Sunday, April 24, 2005

simply rhyming

I woke this morning with the word neat in mind and I followed it with rhyming words like feat, beat, eat, meet, bleat, greet, seat, fleet. Neat itself did not turn up in the Rumi quatrains but seat did and it dragged with it complete and eat.

Beside your love, your soul's jewel, find your seat.

Seek him who's yours, forever and complete.

Call him not dear, who's sorrow to your soul.

The bread he brings you is unfit to eat.

#234: From Rumi's Kolliyaat-e Shams-e Tabrizi

This quatrain brings to mind my own of last night in which I wrote "Joy or sorrow in the heart, Embrace this as your dearest". In an eerily precise response, Rumi is saying here: No, reject that which brings sorrow to your soul. It seems like an opposing view at first but it is not if distinctions are kept clear. Embracing sorrow itself is what I wrote about while Rumi is writing about that which brings sorrow to the soul, that is, the source or trigger of sorrow. Still, the translator has used the verb is (implicitly) rather than brings and there does seem to be some overlap of meaning there, a fuzzy border between the sorrow and the source of sorrow.

Is this a juxtaposition of opposites? Is Rumi not saying that we should love love and hate hate? I'm OK with the idea that we should take a stand ("find your seat") on things that are of value to us ("your soul's jewel"). This is where we will find things that have permanence and that feel whole for us ("forever and complete"). That which we hate needs to be identified as such ("call him not dear") and rejected as poisonous ("unfit to eat"). This resonates with the proverb: One man's meat is another man's poison.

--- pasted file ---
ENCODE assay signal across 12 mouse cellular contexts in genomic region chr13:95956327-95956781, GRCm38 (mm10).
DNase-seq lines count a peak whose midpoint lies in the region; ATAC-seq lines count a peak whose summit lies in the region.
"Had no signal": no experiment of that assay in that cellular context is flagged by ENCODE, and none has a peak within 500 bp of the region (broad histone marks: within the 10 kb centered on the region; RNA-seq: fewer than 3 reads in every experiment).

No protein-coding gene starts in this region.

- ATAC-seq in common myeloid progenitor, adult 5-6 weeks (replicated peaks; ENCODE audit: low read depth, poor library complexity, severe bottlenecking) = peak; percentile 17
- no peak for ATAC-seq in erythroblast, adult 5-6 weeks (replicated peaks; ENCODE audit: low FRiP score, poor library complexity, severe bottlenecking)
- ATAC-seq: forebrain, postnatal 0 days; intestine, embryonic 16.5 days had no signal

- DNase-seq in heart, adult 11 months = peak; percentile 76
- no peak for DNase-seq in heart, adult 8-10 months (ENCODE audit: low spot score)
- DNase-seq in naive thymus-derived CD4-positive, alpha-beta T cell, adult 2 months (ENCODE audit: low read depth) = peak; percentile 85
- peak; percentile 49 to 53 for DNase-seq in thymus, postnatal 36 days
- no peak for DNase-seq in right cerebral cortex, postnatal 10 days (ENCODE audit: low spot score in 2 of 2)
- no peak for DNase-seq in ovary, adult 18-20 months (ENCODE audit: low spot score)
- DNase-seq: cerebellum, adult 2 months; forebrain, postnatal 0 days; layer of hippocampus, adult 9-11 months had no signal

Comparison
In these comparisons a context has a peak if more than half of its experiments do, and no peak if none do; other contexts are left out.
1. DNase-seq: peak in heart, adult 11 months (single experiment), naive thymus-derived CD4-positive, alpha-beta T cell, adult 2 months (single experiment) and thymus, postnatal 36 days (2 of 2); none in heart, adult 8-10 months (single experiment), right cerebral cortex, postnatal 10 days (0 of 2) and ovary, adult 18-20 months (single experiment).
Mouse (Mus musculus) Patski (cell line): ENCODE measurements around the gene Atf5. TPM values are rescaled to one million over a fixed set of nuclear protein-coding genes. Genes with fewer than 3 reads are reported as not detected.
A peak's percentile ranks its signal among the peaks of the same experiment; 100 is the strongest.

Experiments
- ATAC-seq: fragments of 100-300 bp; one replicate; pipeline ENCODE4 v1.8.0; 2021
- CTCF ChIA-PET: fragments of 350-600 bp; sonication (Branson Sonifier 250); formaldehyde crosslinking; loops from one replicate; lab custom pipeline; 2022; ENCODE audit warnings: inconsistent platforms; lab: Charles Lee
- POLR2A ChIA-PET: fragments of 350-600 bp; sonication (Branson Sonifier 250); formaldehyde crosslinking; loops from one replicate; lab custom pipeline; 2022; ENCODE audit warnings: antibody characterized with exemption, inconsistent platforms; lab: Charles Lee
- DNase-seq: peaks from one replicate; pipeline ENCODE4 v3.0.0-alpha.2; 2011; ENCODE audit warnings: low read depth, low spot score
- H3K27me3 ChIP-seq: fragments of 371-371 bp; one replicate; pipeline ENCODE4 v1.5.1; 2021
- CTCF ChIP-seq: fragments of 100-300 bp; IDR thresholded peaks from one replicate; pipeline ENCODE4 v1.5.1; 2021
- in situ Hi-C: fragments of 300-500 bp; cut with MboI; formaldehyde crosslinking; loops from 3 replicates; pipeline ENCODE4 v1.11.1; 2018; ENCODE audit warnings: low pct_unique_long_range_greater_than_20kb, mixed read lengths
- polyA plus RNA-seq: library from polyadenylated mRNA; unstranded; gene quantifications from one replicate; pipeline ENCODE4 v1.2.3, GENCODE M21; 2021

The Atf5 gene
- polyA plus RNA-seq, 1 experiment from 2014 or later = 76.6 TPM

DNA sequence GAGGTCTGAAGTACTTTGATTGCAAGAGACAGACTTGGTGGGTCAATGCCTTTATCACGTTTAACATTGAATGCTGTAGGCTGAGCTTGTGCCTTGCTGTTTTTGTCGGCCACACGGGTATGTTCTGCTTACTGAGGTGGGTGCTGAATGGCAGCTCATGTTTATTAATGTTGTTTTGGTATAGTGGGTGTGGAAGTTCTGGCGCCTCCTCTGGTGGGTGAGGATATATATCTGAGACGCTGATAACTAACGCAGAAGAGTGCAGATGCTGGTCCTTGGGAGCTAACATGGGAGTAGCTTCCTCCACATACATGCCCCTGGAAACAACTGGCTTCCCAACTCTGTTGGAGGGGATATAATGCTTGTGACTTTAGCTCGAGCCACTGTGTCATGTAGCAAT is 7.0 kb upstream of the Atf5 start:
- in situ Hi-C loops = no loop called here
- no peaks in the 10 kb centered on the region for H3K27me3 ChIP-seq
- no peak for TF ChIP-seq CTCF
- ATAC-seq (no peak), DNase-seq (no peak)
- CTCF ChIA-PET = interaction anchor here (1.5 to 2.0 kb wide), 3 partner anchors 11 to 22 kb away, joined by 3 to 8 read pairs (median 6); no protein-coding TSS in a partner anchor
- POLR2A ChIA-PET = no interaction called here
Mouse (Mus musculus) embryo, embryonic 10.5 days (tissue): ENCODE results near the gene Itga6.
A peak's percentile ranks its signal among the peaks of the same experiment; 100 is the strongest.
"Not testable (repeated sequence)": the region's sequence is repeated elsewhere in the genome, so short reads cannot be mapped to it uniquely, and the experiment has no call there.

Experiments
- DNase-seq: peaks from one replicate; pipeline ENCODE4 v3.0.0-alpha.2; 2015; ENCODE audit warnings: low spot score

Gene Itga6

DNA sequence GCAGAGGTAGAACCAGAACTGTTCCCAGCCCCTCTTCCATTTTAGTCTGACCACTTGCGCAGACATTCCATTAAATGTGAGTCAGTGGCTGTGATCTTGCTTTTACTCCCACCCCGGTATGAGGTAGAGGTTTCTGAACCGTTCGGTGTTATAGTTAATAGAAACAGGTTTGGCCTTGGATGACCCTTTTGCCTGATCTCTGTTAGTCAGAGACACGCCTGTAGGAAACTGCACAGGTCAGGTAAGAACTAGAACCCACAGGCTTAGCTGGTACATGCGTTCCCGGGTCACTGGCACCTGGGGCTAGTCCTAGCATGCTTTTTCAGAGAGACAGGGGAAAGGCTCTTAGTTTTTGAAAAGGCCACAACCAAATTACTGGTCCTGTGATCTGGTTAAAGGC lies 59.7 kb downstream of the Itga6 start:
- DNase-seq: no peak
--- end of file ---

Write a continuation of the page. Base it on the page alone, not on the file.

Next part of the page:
In seeking what is true and right for us we use a dual navigation aid: joy or love attracts us toward our goal and sorrow or hate keeps us away from experiences that are not suited to our natural growth as a unique person with a unique destiny. It is this dual navigation aid that tells me that I love the gentle wisdom in Rumi but hate the crass hatred and intolerance implicit in the Qur'an. Rumi's major opus, the Masnavi (or Masnawi), has been described as "the Qur'an in Persian". To me, this is offensive to Rumi's opus for his work is literate, articulate, refined, deeply wise and spiritual while the Qur'an is none of these. Rumi writes straight from the heart and his voice is authentic and original. The Qur'an is entirely derivative, based on what Mo had heard tell and then retold with no original spin except the colouring from Mo's baser emotions like mistrust, resentment, arrogance and just plain paranoia. Rumi is like crystal clear spring water to Mo's mud.

I read Rumi as saying just that. I read Rumi as saying that any writing should be shunned if it results in negativity, in pain or sorrow or conflict or distress. Islam's central text does all that. Would that it could be replaced with something cleaner and clearer.


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